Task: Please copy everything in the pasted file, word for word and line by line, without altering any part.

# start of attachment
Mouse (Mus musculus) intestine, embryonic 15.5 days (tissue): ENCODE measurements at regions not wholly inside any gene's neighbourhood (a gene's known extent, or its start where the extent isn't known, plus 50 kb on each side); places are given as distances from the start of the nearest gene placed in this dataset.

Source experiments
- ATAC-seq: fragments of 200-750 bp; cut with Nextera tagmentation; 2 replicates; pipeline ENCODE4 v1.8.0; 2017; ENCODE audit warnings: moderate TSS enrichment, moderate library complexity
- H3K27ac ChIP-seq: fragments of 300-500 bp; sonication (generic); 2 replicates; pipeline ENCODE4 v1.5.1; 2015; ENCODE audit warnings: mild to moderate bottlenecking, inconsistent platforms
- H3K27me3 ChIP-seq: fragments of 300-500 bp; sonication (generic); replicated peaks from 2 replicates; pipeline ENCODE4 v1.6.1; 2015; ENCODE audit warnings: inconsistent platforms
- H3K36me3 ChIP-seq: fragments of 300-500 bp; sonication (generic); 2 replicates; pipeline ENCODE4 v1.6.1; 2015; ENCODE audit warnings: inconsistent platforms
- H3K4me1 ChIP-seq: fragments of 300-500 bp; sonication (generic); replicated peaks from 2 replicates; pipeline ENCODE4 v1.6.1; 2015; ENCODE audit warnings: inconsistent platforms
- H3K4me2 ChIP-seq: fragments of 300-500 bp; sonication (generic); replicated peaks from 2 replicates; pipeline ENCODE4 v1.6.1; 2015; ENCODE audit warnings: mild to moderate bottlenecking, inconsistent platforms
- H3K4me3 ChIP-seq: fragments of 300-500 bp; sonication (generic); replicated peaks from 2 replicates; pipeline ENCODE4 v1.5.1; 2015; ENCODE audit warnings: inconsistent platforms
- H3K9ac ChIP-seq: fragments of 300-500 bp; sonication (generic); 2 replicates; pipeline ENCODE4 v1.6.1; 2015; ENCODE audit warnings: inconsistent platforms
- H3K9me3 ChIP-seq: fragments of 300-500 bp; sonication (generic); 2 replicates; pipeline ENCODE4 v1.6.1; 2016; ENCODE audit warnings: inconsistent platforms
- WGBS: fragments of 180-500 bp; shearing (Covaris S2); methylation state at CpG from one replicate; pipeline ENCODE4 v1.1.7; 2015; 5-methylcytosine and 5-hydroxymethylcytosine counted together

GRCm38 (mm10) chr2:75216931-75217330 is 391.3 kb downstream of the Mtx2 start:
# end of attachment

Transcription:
Mouse (Mus musculus) intestine, embryonic 15.5 days (tissue): ENCODE measurements at regions not wholly inside any gene's neighbourhood (a gene's known extent, or its start where the extent isn't known, plus 50 kb on each side); places are given as distances from the start of the nearest gene placed in this dataset.

Source experiments
- ATAC-seq: fragments of 200-750 bp; cut with Nextera tagmentation; 2 replicates; pipeline ENCODE4 v1.8.0; 2017; ENCODE audit warnings: moderate TSS enrichment, moderate library complexity
- H3K27ac ChIP-seq: fragments of 300-500 bp; sonication (generic); 2 replicates; pipeline ENCODE4 v1.5.1; 2015; ENCODE audit warnings: mild to moderate bottlenecking, inconsistent platforms
- H3K27me3 ChIP-seq: fragments of 300-500 bp; sonication (generic); replicated peaks from 2 replicates; pipeline ENCODE4 v1.6.1; 2015; ENCODE audit warnings: inconsistent platforms
- H3K36me3 ChIP-seq: fragments of 300-500 bp; sonication (generic); 2 replicates; pipeline ENCODE4 v1.6.1; 2015; ENCODE audit warnings: inconsistent platforms
- H3K4me1 ChIP-seq: fragments of 300-500 bp; sonication (generic); replicated peaks from 2 replicates; pipeline ENCODE4 v1.6.1; 2015; ENCODE audit warnings: inconsistent platforms
- H3K4me2 ChIP-seq: fragments of 300-500 bp; sonication (generic); replicated peaks from 2 replicates; pipeline ENCODE4 v1.6.1; 2015; ENCODE audit warnings: mild to moderate bottlenecking, inconsistent platforms
- H3K4me3 ChIP-seq: fragments of 300-500 bp; sonication (generic); replicated peaks from 2 replicates; pipeline ENCODE4 v1.5.1; 2015; ENCODE audit warnings: inconsistent platforms
- H3K9ac ChIP-seq: fragments of 300-500 bp; sonication (generic); 2 replicates; pipeline ENCODE4 v1.6.1; 2015; ENCODE audit warnings: inconsistent platforms
- H3K9me3 ChIP-seq: fragments of 300-500 bp; sonication (generic); 2 replicates; pipeline ENCODE4 v1.6.1; 2016; ENCODE audit warnings: inconsistent platforms
- WGBS: fragments of 180-500 bp; shearing (Covaris S2); methylation state at CpG from one replicate; pipeline ENCODE4 v1.1.7; 2015; 5-methylcytosine and 5-hydroxymethylcytosine counted together

GRCm38 (mm10) chr2:75216931-75217330 is 391.3 kb downstream of the Mtx2 start: